Detective Dee and the Mystery of the Phantom Flame is so batshit that calling it director Tsui Hark’s comeback is an aptly ridiculous claim. Hark’s new film is a consummately bizarre crowd-pleaser that throws everything at the viewer from makeshift plastic surgery by acupuncture to death by spontaneous combustion. Hark navigates a hyper-convoluted series of plot twists with a weirdly self-possessed kind of poise. Hark’s made weaker films out of equally crazy source material, like his schizoid segment from Triangle, the omnibus film he co-directed with Ringo Lam and Johnnie To. But he hasn’t pulled of something this strange and this well in a while. By the end of Detective Dee, you’ll watch the Buddha’s face attack the only Chinese empress in history and sincerely enjoy it as a spectacular disaster set piece. Hark’s back and in a big, screwy kind of way.
When two government officials spontaneously combust, the Empress Wu (Carina Lau) orders Detective Dee (an emaciated Andy Lau) to be set free from prison. Almost immediately thereafter, she appoints him chief investigator on the titular case. Being an observant survivor, Dee doesn’t believe any of the honeyed words that are fed to him by potential suspects and allies alike, not even Shangguan Jing’er (Bingbing Li), the fetching bodyguard/spy that the Empress has assigned to keep tabs on Dee.
Dee knows something is up considering that the Empress is about to be officially instated. To ferret out the plot against her, Dee interrogates everyone, including the religious chaplain that uses stags for his mouthpiece and Dr. Donkey Wang (Richard Ng!), the underground herbalist that lives in an elaborate series of catacombs and eats millipedes. Everyone is a suspect and nobody is safe so look out for that arrow, beware of the tree-logs-as-depth-charges, and stay clear of the sleeping powder—it’s going to be a very choppy ride.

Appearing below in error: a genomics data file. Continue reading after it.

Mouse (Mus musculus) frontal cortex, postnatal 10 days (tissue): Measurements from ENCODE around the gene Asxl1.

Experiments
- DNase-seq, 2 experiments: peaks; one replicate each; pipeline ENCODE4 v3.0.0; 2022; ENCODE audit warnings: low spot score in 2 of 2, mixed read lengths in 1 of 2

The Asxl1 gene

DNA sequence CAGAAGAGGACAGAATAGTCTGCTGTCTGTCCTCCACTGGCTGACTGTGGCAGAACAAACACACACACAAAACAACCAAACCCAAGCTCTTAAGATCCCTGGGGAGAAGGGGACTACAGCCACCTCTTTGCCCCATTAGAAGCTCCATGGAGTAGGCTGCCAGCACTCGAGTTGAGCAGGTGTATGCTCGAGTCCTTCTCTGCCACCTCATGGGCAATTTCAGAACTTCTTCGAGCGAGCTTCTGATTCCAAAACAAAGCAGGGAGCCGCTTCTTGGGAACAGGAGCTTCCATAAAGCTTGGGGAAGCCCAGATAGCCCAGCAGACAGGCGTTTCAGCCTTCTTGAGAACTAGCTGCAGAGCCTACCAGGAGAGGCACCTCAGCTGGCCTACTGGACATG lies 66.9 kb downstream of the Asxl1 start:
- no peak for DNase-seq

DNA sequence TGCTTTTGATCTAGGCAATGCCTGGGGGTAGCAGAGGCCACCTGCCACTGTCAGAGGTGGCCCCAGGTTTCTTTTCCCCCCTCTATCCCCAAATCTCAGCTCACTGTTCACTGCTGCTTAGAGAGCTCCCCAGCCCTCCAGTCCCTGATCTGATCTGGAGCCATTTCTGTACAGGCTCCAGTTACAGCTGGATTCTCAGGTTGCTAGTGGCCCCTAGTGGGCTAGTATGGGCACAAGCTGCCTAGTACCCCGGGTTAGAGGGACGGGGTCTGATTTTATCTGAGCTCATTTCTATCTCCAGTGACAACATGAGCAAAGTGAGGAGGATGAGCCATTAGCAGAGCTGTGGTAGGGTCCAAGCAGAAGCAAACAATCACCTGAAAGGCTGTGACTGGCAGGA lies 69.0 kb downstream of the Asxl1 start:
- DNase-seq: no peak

Hark never slows down long enough to consider the increasingly ludicrous nature of Detective Dee‘s scenario. Which is no small feat considering that all plot points, including the abrupt, violently explosive, and seemingly random murders that pepper the film, are treated with equal importance. That having been said, if there’s one thing holding his epic-scale romantic-adventure-mystery-martial-arts whatsit back from achieving greatness, it’s Hark’s unwillingness to laugh a little more at Detective Dee‘s preposterousness. The conciliatory resolution of the tension between Wu and Dee is laughably stiff. Hark’s biggest weakness as a storyteller is still his lack of self-awareness. Then again, if he did become more self-aware, Detective Dee probably wouldn’t even be as affably daft either. You can’t have one without the other in this case, making Detective Dee a happy compromise and, yes, a fun comeback too.